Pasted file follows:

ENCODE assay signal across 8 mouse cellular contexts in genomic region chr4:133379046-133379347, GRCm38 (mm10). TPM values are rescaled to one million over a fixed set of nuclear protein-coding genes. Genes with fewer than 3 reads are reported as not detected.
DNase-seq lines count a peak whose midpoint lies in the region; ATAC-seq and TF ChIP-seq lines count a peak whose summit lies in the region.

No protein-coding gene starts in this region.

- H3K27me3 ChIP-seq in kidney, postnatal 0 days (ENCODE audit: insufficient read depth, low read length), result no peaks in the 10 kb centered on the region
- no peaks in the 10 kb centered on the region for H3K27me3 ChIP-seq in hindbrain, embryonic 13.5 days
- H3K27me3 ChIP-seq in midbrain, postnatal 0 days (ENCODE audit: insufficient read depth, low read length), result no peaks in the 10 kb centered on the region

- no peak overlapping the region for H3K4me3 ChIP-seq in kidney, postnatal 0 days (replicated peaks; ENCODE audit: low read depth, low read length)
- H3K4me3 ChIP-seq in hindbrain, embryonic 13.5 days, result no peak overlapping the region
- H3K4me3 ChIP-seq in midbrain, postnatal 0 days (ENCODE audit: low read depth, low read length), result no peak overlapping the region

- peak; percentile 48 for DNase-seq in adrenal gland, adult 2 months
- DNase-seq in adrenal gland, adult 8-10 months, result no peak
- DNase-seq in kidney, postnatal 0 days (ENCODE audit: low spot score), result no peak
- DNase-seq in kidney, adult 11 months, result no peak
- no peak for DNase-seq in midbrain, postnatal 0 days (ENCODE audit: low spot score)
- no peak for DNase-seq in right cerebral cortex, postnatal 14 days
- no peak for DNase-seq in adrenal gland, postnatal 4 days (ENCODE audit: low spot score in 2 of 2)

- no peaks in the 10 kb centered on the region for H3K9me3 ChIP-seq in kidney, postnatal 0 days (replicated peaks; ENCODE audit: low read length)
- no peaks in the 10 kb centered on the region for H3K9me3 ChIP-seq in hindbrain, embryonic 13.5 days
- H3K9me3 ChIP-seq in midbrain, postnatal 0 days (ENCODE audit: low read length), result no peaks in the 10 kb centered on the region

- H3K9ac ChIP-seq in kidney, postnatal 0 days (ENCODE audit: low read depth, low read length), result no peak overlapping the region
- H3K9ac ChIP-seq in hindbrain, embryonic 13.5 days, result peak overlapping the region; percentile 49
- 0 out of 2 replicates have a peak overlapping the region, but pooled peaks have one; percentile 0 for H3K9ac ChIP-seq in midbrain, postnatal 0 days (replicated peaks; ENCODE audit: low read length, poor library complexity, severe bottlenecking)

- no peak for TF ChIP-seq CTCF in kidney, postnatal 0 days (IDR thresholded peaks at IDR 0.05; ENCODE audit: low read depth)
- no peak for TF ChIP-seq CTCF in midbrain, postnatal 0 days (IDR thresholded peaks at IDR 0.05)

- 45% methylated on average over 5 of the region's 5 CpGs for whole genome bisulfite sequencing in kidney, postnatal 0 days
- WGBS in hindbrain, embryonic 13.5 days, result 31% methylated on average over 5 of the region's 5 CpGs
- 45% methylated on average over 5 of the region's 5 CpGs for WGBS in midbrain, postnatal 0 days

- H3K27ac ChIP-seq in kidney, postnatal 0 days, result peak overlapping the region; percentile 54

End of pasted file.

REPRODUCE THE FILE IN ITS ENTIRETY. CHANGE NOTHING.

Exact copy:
ENCODE assay signal across 8 mouse cellular contexts in genomic region chr4:133379046-133379347, GRCm38 (mm10). TPM values are rescaled to one million over a fixed set of nuclear protein-coding genes. Genes with fewer than 3 reads are reported as not detected.
DNase-seq lines count a peak whose midpoint lies in the region; ATAC-seq and TF ChIP-seq lines count a peak whose summit lies in the region.

No protein-coding gene starts in this region.

- H3K27me3 ChIP-seq in kidney, postnatal 0 days (ENCODE audit: insufficient read depth, low read length), result no peaks in the 10 kb centered on the region
- no peaks in the 10 kb centered on the region for H3K27me3 ChIP-seq in hindbrain, embryonic 13.5 days
- H3K27me3 ChIP-seq in midbrain, postnatal 0 days (ENCODE audit: insufficient read depth, low read length), result no peaks in the 10 kb centered on the region

- no peak overlapping the region for H3K4me3 ChIP-seq in kidney, postnatal 0 days (replicated peaks; ENCODE audit: low read depth, low read length)
- H3K4me3 ChIP-seq in hindbrain, embryonic 13.5 days, result no peak overlapping the region
- H3K4me3 ChIP-seq in midbrain, postnatal 0 days (ENCODE audit: low read depth, low read length), result no peak overlapping the region

- peak; percentile 48 for DNase-seq in adrenal gland, adult 2 months
- DNase-seq in adrenal gland, adult 8-10 months, result no peak
- DNase-seq in kidney, postnatal 0 days (ENCODE audit: low spot score), result no peak
- DNase-seq in kidney, adult 11 months, result no peak
- no peak for DNase-seq in midbrain, postnatal 0 days (ENCODE audit: low spot score)
- no peak for DNase-seq in right cerebral cortex, postnatal 14 days
- no peak for DNase-seq in adrenal gland, postnatal 4 days (ENCODE audit: low spot score in 2 of 2)

- no peaks in the 10 kb centered on the region for H3K9me3 ChIP-seq in kidney, postnatal 0 days (replicated peaks; ENCODE audit: low read length)
- no peaks in the 10 kb centered on the region for H3K9me3 ChIP-seq in hindbrain, embryonic 13.5 days
- H3K9me3 ChIP-seq in midbrain, postnatal 0 days (ENCODE audit: low read length), result no peaks in the 10 kb centered on the region

- H3K9ac ChIP-seq in kidney, postnatal 0 days (ENCODE audit: low read depth, low read length), result no peak overlapping the region
- H3K9ac ChIP-seq in hindbrain, embryonic 13.5 days, result peak overlapping the region; percentile 49
- 0 out of 2 replicates have a peak overlapping the region, but pooled peaks have one; percentile 0 for H3K9ac ChIP-seq in midbrain, postnatal 0 days (replicated peaks; ENCODE audit: low read length, poor library complexity, severe bottlenecking)

- no peak for TF ChIP-seq CTCF in kidney, postnatal 0 days (IDR thresholded peaks at IDR 0.05; ENCODE audit: low read depth)
- no peak for TF ChIP-seq CTCF in midbrain, postnatal 0 days (IDR thresholded peaks at IDR 0.05)

- 45% methylated on average over 5 of the region's 5 CpGs for whole genome bisulfite sequencing in kidney, postnatal 0 days
- WGBS in hindbrain, embryonic 13.5 days, result 31% methylated on average over 5 of the region's 5 CpGs
- 45% methylated on average over 5 of the region's 5 CpGs for WGBS in midbrain, postnatal 0 days

- H3K27ac ChIP-seq in kidney, postnatal 0 days, result peak overlapping the region; percentile 54